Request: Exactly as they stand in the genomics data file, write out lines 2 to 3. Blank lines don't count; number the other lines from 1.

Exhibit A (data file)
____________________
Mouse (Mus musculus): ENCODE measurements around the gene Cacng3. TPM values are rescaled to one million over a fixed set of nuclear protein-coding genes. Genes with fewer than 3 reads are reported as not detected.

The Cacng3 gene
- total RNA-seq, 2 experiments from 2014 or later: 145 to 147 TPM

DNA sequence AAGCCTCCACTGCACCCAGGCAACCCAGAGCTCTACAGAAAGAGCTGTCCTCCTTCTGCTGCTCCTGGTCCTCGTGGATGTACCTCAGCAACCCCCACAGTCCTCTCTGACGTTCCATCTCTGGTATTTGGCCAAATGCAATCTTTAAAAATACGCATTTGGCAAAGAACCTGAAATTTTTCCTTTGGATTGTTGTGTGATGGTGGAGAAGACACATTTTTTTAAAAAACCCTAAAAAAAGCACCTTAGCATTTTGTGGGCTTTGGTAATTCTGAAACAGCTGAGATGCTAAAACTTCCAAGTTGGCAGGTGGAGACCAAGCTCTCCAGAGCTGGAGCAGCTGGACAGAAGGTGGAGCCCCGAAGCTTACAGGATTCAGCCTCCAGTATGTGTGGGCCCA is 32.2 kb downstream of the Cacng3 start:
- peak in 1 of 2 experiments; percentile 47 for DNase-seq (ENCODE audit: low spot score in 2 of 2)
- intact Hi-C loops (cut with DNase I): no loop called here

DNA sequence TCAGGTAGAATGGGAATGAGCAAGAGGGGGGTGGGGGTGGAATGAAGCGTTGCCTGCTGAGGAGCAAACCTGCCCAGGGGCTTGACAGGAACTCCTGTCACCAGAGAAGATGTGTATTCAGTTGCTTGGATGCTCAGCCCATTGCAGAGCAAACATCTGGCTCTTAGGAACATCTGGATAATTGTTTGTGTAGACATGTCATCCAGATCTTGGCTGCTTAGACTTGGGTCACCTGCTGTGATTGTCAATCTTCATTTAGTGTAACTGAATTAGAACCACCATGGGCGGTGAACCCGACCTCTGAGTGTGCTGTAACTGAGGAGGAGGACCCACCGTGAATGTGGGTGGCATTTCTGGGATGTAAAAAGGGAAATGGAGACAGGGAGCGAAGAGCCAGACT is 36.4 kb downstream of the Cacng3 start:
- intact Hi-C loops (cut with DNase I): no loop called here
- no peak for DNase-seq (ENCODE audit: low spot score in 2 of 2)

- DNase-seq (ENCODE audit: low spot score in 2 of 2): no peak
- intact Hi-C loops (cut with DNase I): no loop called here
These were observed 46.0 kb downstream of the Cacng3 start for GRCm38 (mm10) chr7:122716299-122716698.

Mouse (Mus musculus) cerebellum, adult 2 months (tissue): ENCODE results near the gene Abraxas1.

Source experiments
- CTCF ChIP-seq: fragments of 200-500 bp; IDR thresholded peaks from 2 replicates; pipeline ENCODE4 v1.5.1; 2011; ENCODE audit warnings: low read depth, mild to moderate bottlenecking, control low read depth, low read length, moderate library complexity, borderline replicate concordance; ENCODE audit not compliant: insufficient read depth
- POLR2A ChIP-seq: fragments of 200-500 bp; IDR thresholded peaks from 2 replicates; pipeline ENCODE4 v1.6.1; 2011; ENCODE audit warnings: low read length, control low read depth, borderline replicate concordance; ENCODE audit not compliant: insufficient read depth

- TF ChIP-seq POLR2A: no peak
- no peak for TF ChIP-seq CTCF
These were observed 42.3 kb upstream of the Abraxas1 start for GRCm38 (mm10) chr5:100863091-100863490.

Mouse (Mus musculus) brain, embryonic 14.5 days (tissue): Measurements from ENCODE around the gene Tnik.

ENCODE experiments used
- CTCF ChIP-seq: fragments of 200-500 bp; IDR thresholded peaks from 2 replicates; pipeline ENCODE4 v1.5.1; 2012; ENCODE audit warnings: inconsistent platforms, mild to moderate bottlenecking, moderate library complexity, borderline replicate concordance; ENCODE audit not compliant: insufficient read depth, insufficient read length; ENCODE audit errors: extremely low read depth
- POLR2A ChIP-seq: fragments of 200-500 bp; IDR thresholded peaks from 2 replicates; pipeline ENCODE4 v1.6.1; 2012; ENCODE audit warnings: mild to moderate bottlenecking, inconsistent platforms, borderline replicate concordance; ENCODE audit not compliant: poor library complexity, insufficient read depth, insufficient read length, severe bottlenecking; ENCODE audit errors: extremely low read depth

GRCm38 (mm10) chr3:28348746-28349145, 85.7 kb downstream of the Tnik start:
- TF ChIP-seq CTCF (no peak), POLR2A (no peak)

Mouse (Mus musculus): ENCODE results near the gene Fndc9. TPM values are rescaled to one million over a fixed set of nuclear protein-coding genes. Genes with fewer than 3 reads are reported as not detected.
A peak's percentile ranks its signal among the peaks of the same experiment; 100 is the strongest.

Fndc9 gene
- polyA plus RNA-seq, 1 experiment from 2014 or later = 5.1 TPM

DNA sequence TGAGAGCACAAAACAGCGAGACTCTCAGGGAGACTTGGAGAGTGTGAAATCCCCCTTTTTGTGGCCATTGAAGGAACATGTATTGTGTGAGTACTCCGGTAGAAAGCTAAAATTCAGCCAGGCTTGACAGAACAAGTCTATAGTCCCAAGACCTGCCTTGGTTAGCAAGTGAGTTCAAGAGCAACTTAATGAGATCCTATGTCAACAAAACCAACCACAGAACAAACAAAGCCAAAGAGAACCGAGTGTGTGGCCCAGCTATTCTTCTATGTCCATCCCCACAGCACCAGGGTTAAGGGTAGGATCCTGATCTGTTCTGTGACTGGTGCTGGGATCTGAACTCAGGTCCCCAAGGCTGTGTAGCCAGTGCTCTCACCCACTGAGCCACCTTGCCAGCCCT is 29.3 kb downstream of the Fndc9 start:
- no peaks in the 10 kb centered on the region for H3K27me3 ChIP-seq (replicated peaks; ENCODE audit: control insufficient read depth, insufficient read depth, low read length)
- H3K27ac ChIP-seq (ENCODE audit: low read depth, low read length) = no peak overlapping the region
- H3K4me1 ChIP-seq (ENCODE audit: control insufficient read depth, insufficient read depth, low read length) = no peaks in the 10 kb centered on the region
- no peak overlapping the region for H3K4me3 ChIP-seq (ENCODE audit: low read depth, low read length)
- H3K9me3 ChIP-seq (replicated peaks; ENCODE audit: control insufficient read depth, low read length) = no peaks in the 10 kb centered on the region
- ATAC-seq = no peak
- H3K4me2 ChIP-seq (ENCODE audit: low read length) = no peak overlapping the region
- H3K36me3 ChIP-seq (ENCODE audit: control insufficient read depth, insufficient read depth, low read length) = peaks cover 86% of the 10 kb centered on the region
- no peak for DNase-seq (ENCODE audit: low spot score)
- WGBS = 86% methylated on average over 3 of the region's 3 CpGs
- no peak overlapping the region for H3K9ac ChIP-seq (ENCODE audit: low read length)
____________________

The Cacng3 gene
- total RNA-seq, 2 experiments from 2014 or later: 145 to 147 TPM